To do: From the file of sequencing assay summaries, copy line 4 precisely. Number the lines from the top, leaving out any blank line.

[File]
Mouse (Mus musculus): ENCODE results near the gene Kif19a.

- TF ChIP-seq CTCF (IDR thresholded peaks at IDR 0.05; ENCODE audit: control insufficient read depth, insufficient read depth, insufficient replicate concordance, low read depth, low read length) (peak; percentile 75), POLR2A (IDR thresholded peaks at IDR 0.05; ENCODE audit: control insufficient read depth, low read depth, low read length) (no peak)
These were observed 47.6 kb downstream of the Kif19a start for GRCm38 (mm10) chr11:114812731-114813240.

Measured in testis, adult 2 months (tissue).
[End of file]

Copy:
Measured in testis, adult 2 months (tissue).